Plaintiffs commonly assume that courts will interpret alleged defamatory words in a strict or literal sense. But such is not the case. For example, in one case, a political candidate in Orange County filed a defamation suit against his opponent for discussing the investigation and reprimand of plaintiff for sexual harassment by the state Assembly.
The defendant made a number of alleged slanderous and libelous statements during the campaign, e.g., "[t]he bi-partisan Assembly Rules Committee conducted a thorough investigation and found that [plaintiff] was guilty of sexual harassment of one of his employees."
Plaintiff argued that using the term "guilty" meant that he had been found guilty of a crime. The court disagreed and wrote the following:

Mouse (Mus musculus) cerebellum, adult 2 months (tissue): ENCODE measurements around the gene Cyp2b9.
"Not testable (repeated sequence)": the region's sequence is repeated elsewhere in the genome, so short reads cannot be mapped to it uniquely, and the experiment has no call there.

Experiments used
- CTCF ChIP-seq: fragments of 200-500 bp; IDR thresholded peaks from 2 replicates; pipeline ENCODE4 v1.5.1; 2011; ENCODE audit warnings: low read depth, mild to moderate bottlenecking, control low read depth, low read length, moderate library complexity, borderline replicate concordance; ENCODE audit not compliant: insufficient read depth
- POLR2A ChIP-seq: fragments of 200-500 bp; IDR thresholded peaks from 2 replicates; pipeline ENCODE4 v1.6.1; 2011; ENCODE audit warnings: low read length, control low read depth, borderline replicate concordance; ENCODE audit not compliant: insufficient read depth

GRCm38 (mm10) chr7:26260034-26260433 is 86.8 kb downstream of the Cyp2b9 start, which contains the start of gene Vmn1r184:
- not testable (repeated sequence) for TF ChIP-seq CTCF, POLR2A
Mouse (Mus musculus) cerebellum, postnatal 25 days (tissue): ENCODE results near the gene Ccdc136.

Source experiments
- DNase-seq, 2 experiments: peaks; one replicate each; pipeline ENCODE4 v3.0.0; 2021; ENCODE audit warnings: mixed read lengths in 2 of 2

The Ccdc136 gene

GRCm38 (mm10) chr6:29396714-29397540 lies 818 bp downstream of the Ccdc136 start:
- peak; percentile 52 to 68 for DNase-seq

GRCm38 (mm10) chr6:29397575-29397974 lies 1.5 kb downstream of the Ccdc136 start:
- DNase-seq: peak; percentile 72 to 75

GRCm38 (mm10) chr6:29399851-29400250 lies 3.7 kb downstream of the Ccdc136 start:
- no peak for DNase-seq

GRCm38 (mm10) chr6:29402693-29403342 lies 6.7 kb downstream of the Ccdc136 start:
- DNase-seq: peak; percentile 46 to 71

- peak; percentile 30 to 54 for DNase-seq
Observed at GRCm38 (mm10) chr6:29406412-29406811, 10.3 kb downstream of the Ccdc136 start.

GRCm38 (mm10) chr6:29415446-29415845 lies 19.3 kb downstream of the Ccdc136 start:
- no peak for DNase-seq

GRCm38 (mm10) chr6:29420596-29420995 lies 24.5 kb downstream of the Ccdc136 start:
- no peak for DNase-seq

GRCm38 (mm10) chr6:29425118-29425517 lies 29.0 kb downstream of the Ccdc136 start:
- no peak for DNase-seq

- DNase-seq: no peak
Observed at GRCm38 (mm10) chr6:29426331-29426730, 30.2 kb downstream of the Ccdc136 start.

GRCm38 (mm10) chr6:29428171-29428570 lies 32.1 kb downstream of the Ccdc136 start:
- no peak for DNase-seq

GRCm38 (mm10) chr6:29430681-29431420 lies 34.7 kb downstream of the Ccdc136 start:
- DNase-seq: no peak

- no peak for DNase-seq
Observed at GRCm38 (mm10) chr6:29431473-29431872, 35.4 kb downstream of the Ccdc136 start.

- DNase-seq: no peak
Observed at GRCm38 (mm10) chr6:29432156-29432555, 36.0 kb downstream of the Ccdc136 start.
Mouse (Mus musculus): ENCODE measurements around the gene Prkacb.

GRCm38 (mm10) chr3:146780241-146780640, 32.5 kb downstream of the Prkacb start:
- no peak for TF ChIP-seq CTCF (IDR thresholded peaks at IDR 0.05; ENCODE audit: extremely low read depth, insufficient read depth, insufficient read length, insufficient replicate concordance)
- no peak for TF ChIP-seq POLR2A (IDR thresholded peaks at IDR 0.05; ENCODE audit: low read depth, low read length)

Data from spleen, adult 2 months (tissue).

Even by the late 20th century not everyone has attended law school-yet-and thus the ordinary person still does not equate the colloquial use of “guilty” with criminal guilt. We agree with the trial court that “there is no merit to the argument that the term ‘guilty’ would connote, in the minds of an average reader, a finding of guilt by a court of law.” Webster’s dictionary recognizes this distinction and defines guilty, inter alia, as “justly chargeable with or responsible for a usu[ally] grave breach of conduct or a crime.” (Webster’s Collegiate Dict. (10th ed. 1996) p. 517, italics added.)
Obviously the term "guilty" may connote conduct other than a crime. Accordingly, the court’s analysis was correct. More importantly, however, this case illustrates that courts do not give technical meaning to words, recognizing that people tend to use words loosely in everyday speech. This is an important concept in understanding the bounds of free speech protection.